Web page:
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review 2016-03-21 01:16
The True Deceiver by Tove Jansson
The True Deceiver - Tove Jansson,Thomas Teal,Ali Smith

A hard-edged young woman on the fringes of society decides she wants what a local children’s book illustrator (a vague, reclusive and clueless woman) has, and sets out to get it according to her own peculiar moral code. Over the course of a long Finnish winter, both characters use each other, take from each other and perhaps become a little more like each other by the end.

This novella is a quick read and an interesting one. But it is perhaps too literary for me – it is all very subtle and symbolic, to the point that the actual text feels like just the tip of the iceberg. Symbols are fine when they work within the story, but I have a hard time believing a dog would behave as this one does (running wild the minute it gets inconsistent signals from different people). Still worth reading for the way it brings its settings and characters to life.

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url 2016-03-12 15:17
Finland ranked world's most literate nation

Moomin house


Report pooling studies of ‘literate behaviour characteristics’ from around the world puts the Nordic country first.


Read more here.


I'm not surprised. Can I also just say that I love that blue Moomin house? I'd love to live in something like that.

Source: www.theguardian.com/books/2016/mar/11/finland-ranked-worlds-most-literate-nation
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text 2015-08-27 02:11

Kullervo, Kalevala


On Thursday JRR Tolkien's early story The Story of Kullervo will be published for the first time. The dark tale reveals that Tolkien's Middle Earth was inspired not only by England and Wales… but also by Finland.


Read more here.

Source: www.bbc.com/news/magazine-34063157
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text 2015-08-22 14:48
#freebie: In Search of a Revolution by Christoph Fischer
In Search of A Revolution - David Lawlor,Christoph Fischer

this sounds good as i don't know anything about Finnish civil wars -even if its a fictional take and it's free at Amazon as of this posting. (i thought of you HFK when i saw "Finnish" and "revolution" in the blurb!)


book description:


In 1918 young Zacharias Nielsen boards a ship in Copenhagen to join the Red Guards in the Finnish Civil War. Encouraged by an idolised teacher with communist leanings, he follows the call for help from his Nordic Comrades, despite his privileged background.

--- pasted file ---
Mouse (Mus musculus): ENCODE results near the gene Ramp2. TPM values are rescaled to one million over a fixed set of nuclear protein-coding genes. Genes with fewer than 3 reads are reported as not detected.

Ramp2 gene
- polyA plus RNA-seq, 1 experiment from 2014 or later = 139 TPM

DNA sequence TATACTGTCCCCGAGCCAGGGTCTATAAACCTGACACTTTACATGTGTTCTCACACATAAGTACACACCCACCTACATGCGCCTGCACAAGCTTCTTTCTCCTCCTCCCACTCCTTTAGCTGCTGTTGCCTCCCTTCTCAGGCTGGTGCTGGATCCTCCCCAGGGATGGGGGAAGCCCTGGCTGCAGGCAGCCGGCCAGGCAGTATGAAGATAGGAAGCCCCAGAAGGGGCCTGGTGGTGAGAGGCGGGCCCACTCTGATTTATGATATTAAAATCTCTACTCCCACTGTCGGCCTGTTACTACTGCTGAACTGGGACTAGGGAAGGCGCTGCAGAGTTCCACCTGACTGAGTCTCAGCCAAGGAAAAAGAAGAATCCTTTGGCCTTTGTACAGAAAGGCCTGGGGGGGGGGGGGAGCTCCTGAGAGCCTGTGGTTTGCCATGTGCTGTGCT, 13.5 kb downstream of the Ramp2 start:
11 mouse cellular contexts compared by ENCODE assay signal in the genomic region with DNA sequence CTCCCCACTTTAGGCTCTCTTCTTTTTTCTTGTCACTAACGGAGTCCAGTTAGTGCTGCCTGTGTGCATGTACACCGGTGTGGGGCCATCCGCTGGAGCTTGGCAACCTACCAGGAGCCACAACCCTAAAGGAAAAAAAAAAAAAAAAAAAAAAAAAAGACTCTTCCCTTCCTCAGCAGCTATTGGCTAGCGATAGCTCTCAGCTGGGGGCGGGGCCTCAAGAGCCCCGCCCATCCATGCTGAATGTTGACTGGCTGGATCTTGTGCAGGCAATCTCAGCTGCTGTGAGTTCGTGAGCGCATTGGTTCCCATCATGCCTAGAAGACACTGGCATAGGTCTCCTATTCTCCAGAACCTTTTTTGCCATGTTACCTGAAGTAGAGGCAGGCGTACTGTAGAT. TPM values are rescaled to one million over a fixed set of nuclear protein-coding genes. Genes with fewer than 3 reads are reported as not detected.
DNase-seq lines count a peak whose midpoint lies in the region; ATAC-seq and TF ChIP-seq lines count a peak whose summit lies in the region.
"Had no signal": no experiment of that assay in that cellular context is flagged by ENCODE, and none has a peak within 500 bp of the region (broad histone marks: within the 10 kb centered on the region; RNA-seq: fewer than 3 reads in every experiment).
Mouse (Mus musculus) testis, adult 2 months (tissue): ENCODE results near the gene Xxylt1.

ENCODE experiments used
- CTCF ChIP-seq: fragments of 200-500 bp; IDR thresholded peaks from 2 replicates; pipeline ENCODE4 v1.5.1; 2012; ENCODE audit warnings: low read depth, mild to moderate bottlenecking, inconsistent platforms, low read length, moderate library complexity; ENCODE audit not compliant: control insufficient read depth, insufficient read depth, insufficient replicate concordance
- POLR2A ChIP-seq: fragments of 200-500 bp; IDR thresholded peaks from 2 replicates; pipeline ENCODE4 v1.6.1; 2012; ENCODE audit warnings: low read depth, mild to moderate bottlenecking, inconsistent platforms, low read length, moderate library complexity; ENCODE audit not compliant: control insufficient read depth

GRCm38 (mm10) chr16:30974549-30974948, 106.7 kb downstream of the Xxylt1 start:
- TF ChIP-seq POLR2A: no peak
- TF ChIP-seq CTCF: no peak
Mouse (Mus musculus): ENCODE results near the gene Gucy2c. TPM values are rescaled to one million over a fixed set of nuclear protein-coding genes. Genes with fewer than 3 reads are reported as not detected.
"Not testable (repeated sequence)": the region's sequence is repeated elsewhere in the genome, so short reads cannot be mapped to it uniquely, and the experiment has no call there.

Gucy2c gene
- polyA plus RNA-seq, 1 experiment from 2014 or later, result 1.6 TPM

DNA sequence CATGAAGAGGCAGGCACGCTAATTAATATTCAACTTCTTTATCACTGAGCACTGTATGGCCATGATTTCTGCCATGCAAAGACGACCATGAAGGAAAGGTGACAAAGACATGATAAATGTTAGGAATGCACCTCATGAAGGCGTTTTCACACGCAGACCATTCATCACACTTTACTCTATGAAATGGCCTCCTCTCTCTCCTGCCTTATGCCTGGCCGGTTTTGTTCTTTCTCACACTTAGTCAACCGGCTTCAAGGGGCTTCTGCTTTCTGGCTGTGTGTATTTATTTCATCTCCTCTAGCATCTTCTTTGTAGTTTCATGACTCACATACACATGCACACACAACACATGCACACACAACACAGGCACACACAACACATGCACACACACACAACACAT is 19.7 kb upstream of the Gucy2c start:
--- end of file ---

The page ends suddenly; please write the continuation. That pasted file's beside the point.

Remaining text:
His best friend, Ansgar, has opposing political ideals to Zacharias but, for his own personal reasons, finds himself soon stuck in the Scandinavian North with Zacharias and Raisa, a Finnish nurse who helps them in their new life.

Through the years that follow the brotherly war the trio see the political landscape in Finland and Europe change as Communists and Fascists try to make their mark and attempt to change the world order.

Our heroes must find their own personal and ideological place in these turbulent times as friendship, honour, idealism and love triangles bring out some personal truths.

The book spans almost thirty years of history and the various Finnish conflicts: Civil War, Winter War, Continuation War and the Lapland War.* Watch the political and personal self discovery of characters in search of their own revolution.


grab it here:



*my edit

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review 2015-01-28 04:53
New Finnish Grammar.
New Finnish Grammar (Dedalus Europe 2011) by Diego Marani (2011) Paperback - Diego Marani

A melancholic yet eerily captivating story about a young man who has been so severely injured he loses his memory and speech ability, set in WW2 Europe. He is taught the Finnish language from scratch by the Finnish doctor, who supposes his patient is a Finn from the 'Sampo Karljanen' tag stitched on the clothing he was wearing when discovered lying beaten to near death on a German quayside, of a nearby ship he was taken upon, then as soon as he garners a minimum ability to reproduce the unconventional phonetics of the Finnish lamguage is sent to Finland, out of the hope that among the icy, unforgiving Nordic landscapes he will discover some trace that will unfurl his memory and help him rediscover his identity.


Exquisitely written, I enjoyed the fact that I was able to relate to the protagonist's feelings of existential crisis and being not just a foreigner in his adopted country but, worse yet, a stranger among all people, incapable to chivvy himself into establishing a profound connection emotionally or intellectually with them because of incertainity about his identity, a great deal. The story ultimately magnifies the importance of language and the memories, history of times erstwhile it keeps alive within its particular anomalities to the future of a nation, as well as the effect memories and language have on individuals. The storyline made me recall plots involving characters pursuing happiness while holding the foolish presumption that happiness isn't a temporary state of mind, that it is something that should be felt at all times, for its similarity to this one in the sense that the protagonist was also pursuing something intangible, within the ruminations of ancient land and the souls of the surrounding people,- his memory and subsequently his identity, esentially his heart, as an individual who seeks to create substantial meaning in his world. It made me wonder about the inextricable connections between memory, language and happiness, three rudimentary aspects of human life.


Additionally, I highly appreciated the references to and supplementary insight provided regarding the Kalevala epic throughout the text, which added a sense of the mystic to the work and gave it a multifaceted finishing. In short, this is a book which has carved a niche to occupy in my heart.

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